The focus of these resources is primarily on chairs within academic departments, and less on chairs within non-teaching (sometimes referred to as non-academic) departments. These two types of chair roles can be quite distinct from each other. “Non-teaching” can be a misleading term, as the nature of the work in these departments can also include elements of teaching. However, their work is primarily outside of the regular classroom. Faculty chairs typically exist within non-teaching work units such as: Centre for Accessible Learning (CAL), Centre for Excellence in Teaching and Learning (CETL), Counselling, Library, Assessment, Learning Skills, where there is a program coordinator, but no specific chair role, Camosun Innovates, where there are program leaders, but not a chair role. These faculty leaders play unique roles across diverse settings, and job duties may vary more widely based on the distinctive departmental features.  Sometimes being in a leadership role, particularly when you are not in a regular academic department, can feel isolating. Ensure you are reaching out for support when needed.

The focus of these resources is also primarily on chairs as opposed to program leaders. (NOTE: In “non-teaching” departments, program leaders may go by other names, such as team leader or coordinator.) The role of program leader varies and can be based on historical expectations, program size, and norms within your department. However, since program leaders often take on various tasks intended to “assist” with chair and other administrative duties, sections of this resource will also be of interest and value to program leaders.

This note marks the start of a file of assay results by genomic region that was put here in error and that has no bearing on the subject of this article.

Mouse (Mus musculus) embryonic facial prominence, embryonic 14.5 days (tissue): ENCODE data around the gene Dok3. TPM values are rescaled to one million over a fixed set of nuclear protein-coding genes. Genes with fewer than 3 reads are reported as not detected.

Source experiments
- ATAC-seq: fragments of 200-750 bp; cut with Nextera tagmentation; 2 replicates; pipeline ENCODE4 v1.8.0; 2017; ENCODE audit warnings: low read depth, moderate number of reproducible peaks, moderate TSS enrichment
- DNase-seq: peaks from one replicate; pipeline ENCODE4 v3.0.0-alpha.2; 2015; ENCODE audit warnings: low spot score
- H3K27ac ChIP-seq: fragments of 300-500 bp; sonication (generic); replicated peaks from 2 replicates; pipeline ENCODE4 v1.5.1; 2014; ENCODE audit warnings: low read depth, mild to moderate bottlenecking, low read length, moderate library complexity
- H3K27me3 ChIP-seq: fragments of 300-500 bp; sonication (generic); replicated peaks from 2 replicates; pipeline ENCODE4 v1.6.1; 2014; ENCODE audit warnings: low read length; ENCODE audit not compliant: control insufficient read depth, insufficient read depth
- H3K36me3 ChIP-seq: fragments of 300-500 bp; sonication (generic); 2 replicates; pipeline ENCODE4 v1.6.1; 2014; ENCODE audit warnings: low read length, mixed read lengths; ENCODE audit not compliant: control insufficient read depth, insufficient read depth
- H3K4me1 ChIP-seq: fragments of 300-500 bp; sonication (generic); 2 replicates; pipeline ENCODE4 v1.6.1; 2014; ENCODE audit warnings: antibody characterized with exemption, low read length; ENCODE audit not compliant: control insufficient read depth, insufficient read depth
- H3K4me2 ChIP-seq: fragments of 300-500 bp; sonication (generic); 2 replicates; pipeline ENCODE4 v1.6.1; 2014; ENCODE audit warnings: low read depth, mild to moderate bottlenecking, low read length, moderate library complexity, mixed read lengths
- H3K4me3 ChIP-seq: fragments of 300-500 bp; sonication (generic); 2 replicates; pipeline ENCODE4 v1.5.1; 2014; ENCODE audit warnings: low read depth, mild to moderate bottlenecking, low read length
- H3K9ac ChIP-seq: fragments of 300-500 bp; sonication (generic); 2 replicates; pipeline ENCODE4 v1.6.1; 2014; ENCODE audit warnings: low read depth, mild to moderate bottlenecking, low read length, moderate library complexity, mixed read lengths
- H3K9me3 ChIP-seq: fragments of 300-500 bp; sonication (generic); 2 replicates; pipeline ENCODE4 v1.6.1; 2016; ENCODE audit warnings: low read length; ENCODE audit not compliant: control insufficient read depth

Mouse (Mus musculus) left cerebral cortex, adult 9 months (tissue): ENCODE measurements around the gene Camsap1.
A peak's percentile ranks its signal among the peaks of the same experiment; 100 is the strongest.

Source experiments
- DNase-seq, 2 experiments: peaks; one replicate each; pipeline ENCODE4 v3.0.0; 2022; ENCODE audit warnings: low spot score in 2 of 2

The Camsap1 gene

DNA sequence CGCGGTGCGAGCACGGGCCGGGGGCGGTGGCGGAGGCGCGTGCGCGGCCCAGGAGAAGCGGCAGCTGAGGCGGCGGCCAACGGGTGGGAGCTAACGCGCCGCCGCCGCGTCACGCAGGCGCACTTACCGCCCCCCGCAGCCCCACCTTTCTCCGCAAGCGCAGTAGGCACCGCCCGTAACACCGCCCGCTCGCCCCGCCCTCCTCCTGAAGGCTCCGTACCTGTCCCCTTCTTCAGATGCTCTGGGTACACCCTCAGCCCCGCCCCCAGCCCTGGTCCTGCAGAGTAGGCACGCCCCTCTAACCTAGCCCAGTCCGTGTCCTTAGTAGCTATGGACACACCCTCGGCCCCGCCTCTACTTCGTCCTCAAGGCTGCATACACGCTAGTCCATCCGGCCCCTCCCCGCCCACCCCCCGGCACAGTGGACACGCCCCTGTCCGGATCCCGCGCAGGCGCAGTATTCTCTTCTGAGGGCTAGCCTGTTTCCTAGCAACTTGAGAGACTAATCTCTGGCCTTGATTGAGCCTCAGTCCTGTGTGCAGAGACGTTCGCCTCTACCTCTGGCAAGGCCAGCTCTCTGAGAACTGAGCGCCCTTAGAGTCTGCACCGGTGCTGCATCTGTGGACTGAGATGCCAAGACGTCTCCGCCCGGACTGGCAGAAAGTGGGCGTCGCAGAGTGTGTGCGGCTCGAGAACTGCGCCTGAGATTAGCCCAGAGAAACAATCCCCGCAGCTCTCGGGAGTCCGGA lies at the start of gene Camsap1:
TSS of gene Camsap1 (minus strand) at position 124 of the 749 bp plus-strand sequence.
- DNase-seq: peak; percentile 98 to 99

Printable version of chair resources

Ongoing feedback and input for chair resources

If you have feedback on the resources for chairs please contact Martha McAlister in CETL.  

What does your collective agreement say about the chair role?

Most chairs are faculty members of the Camosun College Faculty Association (CCFA), with the exception of those in Trades, Certified Dental Assistant, and Continuing Care programs, who are faculty members of the British Columbia Government and Services Employees’ Union (BCGEU). Your collective agreement is a great resource and important reference for a number of topics related to the chair role.  NOTE: This document is not intended to conflict in any way with your collective agreement, which always prevails.

Camosun College Strategic Plan

Overall, the college’s strategic plan is the big picture framework for all we do at Camosun. Our vision is to inspire life-changing learning, and it is worthwhile keeping this in mind in all you do. Get to know some of the key initiatives and think about how your work fits into these larger goals.

What other chairs say about the job

 “Connect with the school admin office employees face to face as much as possible in the beginning to build comfortable relationships. These folks are the largest support for information regarding everyday department operations and friendly faces outside the department.” Carmen deGoey, Department Chair, Electrical Trades Training

“I believe in building trust relationships with my team because when there is trust and support of one another, I know we can weather any storm together and still be okay.”                          ;

Mandy Hayre, Department Chair, Dental

“I have found that many of the struggles stem from having responsibility and accountability without the necessary authority.  When you realize these situations, you can find balance.”

Patrick Montgomery, Department Chair, Mathematics and Statistics